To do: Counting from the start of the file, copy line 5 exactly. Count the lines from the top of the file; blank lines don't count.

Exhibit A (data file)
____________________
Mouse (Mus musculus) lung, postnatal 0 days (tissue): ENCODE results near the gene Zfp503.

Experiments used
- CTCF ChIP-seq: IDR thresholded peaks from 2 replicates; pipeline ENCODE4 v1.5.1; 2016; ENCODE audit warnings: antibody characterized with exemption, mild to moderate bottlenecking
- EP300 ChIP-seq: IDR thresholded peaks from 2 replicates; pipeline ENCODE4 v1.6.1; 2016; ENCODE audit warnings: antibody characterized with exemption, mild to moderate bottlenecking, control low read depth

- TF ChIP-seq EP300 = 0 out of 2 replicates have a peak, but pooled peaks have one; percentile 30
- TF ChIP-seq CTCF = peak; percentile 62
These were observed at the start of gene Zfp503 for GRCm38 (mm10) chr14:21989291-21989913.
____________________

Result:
- TF ChIP-seq EP300 = 0 out of 2 replicates have a peak, but pooled peaks have one; percentile 30